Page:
- Theodore Roosevelt
- The Gypsy Moth
- The Fire Ants
- The Delaney Amendment
- The Cranberry Scare
- Grassroots Organizations
Theodore Roosevelt"It is also vandalism wantonly to destroy or to permit the destruction of what is beautiful in nature, whether it be a cliff, a forest, or a species of mammal or bird. Here in the United States we turn our rivers and streams into sewers and dumping-grounds, we pollute the air, we destroy forests, and exterminate fishes, birds and mammals... But at last it looks as if our people were awakening."
The Gypsy Moth"Gypsy moth populations expanded greatly during the early 1950’s, at which time state and Federal officials conducted a thorough appraisal of the problem... In 1956, the Congress made funds available to initiate an eradication program; 2,230 km2 in three states were sprayed with DDT, which had been used experimentally from 1944 to 1948 in Pennsylvania; another 12,000 km2 were sprayed in 1957."
Slow the Spread: A National Program to Manage the Gypsy Moth, April 2007
The Fire Ants"By the end of the 1950s, government spray programs began to provoke public opposition as their impact on animals and wildlife began to be noticed. In Alabama, for example, the legislature withdrew its funding for fire ant spraying in 1959, fearing that the spraying could eliminate up to 75 percent of the state's wildlife."
Roger E. Meiners and Andrew P. Morriss, DDT: An Issue of Property Rights, Fall 2001"...the accumulated studies provided 'strong evidence that present fire ant control practices entail unacceptable hazards to wildlife resources' and demanded 'that there be a cessation of present application methods and dosages of these chemicals until safe procedures can be determined.' The Mississippi Wildlife Federation , the Alabama Wildlife Federation, the Georgia Sportsmen's Federation, and Audubon affiliates across the country lobbied the USDA to call a halt to the program."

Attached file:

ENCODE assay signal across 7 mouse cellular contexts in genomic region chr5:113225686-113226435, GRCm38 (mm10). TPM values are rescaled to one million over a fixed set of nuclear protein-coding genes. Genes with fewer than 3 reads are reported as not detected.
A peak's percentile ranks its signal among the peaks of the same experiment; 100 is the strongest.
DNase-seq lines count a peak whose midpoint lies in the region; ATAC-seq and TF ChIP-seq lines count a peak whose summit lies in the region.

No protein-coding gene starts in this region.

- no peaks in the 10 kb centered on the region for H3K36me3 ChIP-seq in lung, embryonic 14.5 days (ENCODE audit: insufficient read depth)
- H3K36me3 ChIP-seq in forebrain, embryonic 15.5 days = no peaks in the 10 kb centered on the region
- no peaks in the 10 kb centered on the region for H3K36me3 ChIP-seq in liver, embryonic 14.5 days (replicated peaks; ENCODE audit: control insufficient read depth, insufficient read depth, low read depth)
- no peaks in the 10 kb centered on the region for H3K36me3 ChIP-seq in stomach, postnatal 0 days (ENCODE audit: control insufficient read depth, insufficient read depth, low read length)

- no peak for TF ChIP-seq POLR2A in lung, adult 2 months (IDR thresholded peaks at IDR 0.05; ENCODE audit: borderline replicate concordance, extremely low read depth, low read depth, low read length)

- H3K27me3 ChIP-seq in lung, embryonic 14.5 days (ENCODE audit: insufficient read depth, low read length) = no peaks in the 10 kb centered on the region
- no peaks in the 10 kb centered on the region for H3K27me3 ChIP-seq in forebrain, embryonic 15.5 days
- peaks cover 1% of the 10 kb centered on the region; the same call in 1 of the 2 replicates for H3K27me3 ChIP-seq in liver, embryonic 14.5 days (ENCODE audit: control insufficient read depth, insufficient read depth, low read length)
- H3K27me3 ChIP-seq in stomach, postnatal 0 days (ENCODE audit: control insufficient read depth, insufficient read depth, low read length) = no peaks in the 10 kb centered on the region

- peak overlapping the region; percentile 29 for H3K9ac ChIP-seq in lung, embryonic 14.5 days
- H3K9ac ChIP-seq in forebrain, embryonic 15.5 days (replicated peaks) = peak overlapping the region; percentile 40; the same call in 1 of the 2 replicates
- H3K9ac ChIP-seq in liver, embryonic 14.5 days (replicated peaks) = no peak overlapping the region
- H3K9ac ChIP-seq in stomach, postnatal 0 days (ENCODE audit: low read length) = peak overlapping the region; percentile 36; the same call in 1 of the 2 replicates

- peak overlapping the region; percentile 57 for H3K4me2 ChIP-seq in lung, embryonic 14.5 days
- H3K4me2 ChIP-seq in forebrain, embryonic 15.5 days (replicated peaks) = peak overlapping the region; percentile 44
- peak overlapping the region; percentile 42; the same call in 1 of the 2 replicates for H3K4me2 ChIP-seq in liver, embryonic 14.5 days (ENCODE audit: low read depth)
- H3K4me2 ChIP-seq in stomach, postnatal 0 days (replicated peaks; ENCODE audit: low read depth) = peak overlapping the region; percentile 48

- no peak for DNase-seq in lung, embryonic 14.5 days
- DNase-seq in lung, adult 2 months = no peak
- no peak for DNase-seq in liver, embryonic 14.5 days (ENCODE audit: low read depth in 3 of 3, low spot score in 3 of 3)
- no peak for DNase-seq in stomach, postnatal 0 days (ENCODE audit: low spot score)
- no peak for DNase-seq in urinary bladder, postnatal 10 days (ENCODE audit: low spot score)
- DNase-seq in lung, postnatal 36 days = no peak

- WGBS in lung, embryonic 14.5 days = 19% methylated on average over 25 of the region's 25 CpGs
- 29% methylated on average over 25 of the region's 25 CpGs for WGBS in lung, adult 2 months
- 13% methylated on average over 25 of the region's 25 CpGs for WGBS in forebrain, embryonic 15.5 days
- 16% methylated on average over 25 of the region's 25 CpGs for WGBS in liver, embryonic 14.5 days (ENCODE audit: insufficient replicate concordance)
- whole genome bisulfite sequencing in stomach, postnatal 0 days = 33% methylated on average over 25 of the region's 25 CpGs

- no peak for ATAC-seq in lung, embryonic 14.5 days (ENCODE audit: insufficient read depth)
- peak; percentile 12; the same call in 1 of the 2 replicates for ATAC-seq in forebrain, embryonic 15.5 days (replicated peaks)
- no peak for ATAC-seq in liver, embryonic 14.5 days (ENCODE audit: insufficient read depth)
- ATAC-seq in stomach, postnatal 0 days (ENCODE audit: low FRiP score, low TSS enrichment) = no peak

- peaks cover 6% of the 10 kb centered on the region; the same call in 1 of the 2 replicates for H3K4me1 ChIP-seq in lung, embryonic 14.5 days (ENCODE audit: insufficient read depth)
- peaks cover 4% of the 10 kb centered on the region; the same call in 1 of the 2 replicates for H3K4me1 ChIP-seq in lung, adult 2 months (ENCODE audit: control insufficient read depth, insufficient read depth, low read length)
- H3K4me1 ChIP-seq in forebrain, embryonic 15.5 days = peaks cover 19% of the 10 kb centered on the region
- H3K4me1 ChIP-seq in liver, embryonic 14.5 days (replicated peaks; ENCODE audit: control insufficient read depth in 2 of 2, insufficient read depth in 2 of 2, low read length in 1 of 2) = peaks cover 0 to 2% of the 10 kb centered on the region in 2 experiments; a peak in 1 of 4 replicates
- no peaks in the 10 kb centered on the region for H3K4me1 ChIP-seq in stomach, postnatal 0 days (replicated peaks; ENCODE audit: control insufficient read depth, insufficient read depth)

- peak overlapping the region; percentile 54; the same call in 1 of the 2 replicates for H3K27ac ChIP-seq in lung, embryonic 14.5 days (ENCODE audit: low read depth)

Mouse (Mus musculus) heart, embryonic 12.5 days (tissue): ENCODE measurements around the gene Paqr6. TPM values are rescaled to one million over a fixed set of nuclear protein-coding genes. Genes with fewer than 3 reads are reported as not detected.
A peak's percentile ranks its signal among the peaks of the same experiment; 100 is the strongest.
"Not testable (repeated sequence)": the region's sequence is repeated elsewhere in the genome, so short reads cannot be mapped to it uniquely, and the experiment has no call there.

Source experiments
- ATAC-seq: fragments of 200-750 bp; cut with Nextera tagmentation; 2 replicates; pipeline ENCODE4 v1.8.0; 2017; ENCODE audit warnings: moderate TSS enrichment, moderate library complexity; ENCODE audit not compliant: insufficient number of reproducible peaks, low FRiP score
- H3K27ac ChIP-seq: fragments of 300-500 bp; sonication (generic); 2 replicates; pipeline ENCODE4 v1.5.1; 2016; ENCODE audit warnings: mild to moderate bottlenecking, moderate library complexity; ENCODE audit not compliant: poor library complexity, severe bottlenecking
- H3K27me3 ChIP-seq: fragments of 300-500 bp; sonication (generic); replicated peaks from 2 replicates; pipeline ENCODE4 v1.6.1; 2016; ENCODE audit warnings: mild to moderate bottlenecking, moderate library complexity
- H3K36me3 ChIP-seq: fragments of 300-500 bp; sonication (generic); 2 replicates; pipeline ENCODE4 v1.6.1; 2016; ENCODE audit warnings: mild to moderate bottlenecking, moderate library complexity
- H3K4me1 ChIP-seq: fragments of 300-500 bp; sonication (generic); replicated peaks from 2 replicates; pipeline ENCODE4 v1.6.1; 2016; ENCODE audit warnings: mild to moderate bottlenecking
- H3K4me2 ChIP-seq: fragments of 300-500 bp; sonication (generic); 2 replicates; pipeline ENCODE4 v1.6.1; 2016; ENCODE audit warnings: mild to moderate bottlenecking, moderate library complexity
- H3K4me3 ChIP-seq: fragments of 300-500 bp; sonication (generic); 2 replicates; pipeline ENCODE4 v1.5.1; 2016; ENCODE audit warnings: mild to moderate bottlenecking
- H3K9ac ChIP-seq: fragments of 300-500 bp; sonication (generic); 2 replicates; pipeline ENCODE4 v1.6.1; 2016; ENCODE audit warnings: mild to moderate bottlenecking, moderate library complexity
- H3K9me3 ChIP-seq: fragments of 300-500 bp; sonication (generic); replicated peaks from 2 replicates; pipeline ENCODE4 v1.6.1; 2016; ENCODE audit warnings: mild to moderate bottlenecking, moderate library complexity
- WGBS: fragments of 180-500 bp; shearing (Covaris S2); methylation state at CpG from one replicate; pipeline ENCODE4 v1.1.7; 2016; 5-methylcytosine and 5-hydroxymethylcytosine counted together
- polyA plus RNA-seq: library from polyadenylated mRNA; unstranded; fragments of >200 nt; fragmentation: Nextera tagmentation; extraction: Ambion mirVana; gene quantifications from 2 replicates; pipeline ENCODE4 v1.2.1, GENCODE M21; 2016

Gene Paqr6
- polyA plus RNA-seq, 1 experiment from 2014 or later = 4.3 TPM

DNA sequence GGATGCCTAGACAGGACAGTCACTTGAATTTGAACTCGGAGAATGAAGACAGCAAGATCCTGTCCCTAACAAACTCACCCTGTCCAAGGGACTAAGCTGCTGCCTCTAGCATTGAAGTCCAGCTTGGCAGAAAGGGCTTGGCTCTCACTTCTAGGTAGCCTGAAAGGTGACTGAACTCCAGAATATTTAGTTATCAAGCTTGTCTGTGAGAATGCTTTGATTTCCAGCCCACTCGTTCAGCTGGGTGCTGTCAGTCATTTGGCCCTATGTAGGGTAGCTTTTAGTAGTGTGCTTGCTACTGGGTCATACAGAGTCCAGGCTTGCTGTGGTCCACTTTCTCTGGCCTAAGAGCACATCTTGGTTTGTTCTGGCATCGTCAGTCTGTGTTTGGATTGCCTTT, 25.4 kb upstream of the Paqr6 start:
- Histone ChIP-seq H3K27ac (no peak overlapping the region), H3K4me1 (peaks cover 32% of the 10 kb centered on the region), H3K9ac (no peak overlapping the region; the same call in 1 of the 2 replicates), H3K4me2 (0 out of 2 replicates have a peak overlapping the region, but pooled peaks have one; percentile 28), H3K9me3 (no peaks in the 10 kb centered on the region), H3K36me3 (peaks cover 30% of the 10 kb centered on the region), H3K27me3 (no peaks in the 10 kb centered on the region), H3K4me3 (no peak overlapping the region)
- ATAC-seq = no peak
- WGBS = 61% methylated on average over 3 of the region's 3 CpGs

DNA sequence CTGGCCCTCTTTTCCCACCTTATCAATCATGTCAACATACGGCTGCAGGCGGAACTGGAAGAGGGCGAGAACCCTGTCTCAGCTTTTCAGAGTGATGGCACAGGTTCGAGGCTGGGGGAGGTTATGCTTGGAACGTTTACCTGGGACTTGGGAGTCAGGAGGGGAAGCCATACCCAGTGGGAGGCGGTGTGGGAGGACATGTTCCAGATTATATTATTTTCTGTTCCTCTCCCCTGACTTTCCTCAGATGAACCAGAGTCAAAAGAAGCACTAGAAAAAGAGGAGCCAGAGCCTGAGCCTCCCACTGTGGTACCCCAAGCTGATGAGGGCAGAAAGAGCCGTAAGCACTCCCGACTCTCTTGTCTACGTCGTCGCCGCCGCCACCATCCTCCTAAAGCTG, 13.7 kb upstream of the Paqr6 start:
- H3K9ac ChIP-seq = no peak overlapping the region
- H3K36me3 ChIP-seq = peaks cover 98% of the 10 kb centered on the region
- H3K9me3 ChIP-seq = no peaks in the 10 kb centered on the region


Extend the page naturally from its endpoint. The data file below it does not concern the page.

Joshua Blu Buhs, The Fire Ant Wars, 2004
The Delaney Clause"The Delaney Clause is a part of the 1958 Food Additives Amendment... This clause governs regulation of pesticide residues in processed foods. It establishes that no residues from pesticides found to cause cancer in animals will be allowed as a food additive. This means that tolerance levels must be based only on the risk of carcinogenicity and that the benefits of the pesticide may not be considered."
Rodney L. Holloway and Melissa Rowell, Texas Agricultural Extension Service
Cranberry Scare"The Food and Drug Administration today urged that no further sales be made of cranberries and cranberry products produced in Washington and Oregon in 1958 and 1959 because of their possible contamination by a chemical weed killer, aminotriazole, which causes cancer in the thyroids of rats when it is contained in their diet, until the cranberry industry has submitted a workable plan to separate the contaminated berries from those that are not contaminated..."
Arthur S. Flemming, Secretary of Health, Education and Welfare, November 9, 1959
Grassroots Organizations"...National Audubon Society President John H. Baker called the program a 'chemical peril' to humans and to wildlife, and urged Secretary of Agriculture Ezra Taft Benson to curtail the action before it began. Dieldrin, Baker noted with alarm, is 'one of the most deadly of the modern insecticides,' and the USDA proposed to apply the chemical at approximately two and a half pounds per acre, a concentration sure to wreak havoc upon southern wildlife. National Wildlife Federation President Ernest Swift... warned that the program would serve only to devastate the ant's natural predators, and that too little was known about dieldrin's toxic chronic effects to use it with confidence..."
Christopher J. Bosso, Pesticides and Politics, 1987